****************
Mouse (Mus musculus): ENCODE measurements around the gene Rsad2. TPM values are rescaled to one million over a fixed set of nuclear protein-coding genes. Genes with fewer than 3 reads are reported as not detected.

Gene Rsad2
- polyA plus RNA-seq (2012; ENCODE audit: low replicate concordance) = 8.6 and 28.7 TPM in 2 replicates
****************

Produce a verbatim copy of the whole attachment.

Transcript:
Mouse (Mus musculus): ENCODE measurements around the gene Rsad2. TPM values are rescaled to one million over a fixed set of nuclear protein-coding genes. Genes with fewer than 3 reads are reported as not detected.

Gene Rsad2
- polyA plus RNA-seq (2012; ENCODE audit: low replicate concordance) = 8.6 and 28.7 TPM in 2 replicates